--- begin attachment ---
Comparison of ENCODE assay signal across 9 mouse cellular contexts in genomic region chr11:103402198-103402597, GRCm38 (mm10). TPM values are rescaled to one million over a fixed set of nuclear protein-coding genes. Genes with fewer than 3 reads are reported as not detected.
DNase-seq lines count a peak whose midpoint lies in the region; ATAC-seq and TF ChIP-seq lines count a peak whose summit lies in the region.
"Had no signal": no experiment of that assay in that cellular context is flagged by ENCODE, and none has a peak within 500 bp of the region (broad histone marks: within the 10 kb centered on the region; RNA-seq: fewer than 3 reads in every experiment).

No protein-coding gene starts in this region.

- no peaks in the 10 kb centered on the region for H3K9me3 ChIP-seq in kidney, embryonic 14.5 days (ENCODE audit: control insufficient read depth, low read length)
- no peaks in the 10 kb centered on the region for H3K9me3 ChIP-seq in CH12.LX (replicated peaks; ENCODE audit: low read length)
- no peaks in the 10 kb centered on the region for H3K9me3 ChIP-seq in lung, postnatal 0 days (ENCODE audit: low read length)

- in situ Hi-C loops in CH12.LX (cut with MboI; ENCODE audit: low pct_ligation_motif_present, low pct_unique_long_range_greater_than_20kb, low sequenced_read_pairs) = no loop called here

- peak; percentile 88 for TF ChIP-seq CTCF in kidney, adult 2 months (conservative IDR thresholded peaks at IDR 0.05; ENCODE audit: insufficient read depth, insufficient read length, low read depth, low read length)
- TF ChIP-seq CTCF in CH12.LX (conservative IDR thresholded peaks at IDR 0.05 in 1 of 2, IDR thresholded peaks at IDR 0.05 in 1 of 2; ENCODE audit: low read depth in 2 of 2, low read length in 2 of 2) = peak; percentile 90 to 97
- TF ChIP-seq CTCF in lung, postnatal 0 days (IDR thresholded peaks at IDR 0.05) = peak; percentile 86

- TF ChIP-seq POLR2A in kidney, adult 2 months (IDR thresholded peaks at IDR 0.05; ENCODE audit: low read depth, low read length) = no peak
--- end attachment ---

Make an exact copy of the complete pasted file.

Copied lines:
Comparison of ENCODE assay signal across 9 mouse cellular contexts in genomic region chr11:103402198-103402597, GRCm38 (mm10). TPM values are rescaled to one million over a fixed set of nuclear protein-coding genes. Genes with fewer than 3 reads are reported as not detected.
DNase-seq lines count a peak whose midpoint lies in the region; ATAC-seq and TF ChIP-seq lines count a peak whose summit lies in the region.
"Had no signal": no experiment of that assay in that cellular context is flagged by ENCODE, and none has a peak within 500 bp of the region (broad histone marks: within the 10 kb centered on the region; RNA-seq: fewer than 3 reads in every experiment).

No protein-coding gene starts in this region.

- no peaks in the 10 kb centered on the region for H3K9me3 ChIP-seq in kidney, embryonic 14.5 days (ENCODE audit: control insufficient read depth, low read length)
- no peaks in the 10 kb centered on the region for H3K9me3 ChIP-seq in CH12.LX (replicated peaks; ENCODE audit: low read length)
- no peaks in the 10 kb centered on the region for H3K9me3 ChIP-seq in lung, postnatal 0 days (ENCODE audit: low read length)

- in situ Hi-C loops in CH12.LX (cut with MboI; ENCODE audit: low pct_ligation_motif_present, low pct_unique_long_range_greater_than_20kb, low sequenced_read_pairs) = no loop called here

- peak; percentile 88 for TF ChIP-seq CTCF in kidney, adult 2 months (conservative IDR thresholded peaks at IDR 0.05; ENCODE audit: insufficient read depth, insufficient read length, low read depth, low read length)
- TF ChIP-seq CTCF in CH12.LX (conservative IDR thresholded peaks at IDR 0.05 in 1 of 2, IDR thresholded peaks at IDR 0.05 in 1 of 2; ENCODE audit: low read depth in 2 of 2, low read length in 2 of 2) = peak; percentile 90 to 97
- TF ChIP-seq CTCF in lung, postnatal 0 days (IDR thresholded peaks at IDR 0.05) = peak; percentile 86

- TF ChIP-seq POLR2A in kidney, adult 2 months (IDR thresholded peaks at IDR 0.05; ENCODE audit: low read depth, low read length) = no peak